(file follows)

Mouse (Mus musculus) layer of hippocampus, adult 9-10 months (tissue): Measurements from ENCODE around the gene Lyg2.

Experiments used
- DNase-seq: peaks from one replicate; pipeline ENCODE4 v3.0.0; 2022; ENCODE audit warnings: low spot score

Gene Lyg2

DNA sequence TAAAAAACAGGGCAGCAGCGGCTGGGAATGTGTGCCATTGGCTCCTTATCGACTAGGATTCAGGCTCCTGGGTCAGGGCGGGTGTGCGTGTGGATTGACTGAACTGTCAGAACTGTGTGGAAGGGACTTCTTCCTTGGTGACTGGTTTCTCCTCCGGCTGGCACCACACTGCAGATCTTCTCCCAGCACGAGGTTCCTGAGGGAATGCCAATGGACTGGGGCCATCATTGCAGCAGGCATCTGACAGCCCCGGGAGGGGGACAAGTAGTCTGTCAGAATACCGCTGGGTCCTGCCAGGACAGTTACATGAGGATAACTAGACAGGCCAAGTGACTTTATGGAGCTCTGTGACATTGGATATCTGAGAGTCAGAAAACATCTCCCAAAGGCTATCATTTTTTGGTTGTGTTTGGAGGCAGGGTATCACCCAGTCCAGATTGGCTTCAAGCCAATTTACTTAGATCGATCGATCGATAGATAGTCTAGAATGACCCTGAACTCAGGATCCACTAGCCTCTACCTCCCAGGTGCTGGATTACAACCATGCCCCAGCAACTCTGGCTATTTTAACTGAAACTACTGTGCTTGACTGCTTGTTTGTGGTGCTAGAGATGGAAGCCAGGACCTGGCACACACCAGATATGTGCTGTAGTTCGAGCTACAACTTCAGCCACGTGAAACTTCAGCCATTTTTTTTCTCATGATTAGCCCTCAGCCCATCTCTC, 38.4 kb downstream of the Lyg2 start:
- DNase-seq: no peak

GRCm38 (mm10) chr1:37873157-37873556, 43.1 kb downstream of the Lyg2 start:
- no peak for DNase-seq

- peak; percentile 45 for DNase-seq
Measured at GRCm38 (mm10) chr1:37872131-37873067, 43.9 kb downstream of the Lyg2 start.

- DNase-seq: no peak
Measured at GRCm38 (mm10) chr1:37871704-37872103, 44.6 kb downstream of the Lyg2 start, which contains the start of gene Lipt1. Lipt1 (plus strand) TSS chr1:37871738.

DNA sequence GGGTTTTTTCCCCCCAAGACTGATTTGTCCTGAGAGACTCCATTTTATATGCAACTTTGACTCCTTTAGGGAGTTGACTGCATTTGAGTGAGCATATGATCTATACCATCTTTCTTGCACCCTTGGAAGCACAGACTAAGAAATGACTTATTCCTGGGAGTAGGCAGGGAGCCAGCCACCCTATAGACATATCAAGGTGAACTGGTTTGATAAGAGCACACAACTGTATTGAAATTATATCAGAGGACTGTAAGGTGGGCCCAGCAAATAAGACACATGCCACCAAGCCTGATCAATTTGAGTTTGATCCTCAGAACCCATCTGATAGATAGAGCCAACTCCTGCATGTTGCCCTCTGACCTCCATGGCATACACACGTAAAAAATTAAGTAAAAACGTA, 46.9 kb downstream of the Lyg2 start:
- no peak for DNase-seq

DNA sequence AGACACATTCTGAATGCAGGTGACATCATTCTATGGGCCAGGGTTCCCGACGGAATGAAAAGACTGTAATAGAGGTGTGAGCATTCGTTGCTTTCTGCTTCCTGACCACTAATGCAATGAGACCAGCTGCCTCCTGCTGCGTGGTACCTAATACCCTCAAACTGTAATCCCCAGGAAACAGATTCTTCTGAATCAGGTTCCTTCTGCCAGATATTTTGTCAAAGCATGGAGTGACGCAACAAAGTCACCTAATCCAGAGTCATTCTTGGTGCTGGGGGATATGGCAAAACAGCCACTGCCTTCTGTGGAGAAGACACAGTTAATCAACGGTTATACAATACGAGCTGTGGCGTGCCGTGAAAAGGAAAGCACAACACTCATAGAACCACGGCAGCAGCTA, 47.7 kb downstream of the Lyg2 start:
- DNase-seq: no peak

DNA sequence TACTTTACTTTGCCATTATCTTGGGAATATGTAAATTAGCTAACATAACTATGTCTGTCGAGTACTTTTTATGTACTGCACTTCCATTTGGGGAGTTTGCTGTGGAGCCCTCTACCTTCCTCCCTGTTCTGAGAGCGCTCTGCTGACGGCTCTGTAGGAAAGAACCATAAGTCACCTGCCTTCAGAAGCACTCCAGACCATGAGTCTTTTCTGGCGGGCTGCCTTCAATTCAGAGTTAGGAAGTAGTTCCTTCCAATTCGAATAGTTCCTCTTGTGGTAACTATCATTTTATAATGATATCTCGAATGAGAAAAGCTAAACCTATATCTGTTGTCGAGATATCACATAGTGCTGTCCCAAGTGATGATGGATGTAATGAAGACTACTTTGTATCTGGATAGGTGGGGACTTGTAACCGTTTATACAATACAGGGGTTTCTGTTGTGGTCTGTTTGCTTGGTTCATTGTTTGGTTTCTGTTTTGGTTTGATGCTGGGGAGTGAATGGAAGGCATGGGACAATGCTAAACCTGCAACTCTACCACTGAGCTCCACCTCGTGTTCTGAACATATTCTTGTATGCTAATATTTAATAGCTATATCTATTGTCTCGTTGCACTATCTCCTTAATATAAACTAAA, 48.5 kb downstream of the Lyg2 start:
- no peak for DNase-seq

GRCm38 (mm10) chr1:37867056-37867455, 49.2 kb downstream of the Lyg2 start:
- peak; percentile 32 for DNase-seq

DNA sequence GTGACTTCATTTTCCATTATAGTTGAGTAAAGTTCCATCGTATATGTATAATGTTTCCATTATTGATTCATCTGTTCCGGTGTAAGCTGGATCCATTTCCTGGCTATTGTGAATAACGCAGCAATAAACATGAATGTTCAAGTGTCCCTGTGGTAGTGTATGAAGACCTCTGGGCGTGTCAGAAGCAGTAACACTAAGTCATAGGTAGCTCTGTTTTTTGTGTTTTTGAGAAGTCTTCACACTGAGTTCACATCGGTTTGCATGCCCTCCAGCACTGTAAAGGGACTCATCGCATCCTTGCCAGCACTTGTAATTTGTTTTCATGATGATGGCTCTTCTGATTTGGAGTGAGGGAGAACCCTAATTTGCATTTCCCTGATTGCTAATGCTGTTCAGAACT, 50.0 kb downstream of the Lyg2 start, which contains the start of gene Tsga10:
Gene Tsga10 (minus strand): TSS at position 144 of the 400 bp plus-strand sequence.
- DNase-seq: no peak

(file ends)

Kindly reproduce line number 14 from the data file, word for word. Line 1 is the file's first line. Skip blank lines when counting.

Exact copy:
- no peak for DNase-seq